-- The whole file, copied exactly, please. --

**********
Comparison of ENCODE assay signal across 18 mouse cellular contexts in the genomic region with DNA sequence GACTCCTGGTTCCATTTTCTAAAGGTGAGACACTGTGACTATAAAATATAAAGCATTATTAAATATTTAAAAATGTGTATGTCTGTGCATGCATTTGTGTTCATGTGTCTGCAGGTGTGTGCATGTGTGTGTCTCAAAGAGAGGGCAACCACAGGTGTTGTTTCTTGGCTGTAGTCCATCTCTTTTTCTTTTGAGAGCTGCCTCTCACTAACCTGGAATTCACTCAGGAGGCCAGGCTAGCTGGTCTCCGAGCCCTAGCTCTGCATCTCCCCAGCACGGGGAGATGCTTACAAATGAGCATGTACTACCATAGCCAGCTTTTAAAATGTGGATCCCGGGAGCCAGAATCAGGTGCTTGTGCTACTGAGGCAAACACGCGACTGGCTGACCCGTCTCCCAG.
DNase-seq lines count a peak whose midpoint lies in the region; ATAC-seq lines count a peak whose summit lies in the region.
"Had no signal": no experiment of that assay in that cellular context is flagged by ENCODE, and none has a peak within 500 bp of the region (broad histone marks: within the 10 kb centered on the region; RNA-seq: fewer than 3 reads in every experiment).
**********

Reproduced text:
Comparison of ENCODE assay signal across 18 mouse cellular contexts in the genomic region with DNA sequence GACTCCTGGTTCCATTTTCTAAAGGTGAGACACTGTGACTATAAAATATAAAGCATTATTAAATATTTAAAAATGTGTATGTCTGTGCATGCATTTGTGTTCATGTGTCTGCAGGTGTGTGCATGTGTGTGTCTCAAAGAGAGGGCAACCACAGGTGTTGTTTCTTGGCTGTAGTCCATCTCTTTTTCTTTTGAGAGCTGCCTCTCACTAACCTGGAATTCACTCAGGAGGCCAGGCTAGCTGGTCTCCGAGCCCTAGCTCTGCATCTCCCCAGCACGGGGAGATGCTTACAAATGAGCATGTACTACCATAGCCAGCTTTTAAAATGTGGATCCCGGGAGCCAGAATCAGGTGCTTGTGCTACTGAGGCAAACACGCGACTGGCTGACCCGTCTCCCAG.
DNase-seq lines count a peak whose midpoint lies in the region; ATAC-seq lines count a peak whose summit lies in the region.
"Had no signal": no experiment of that assay in that cellular context is flagged by ENCODE, and none has a peak within 500 bp of the region (broad histone marks: within the 10 kb centered on the region; RNA-seq: fewer than 3 reads in every experiment).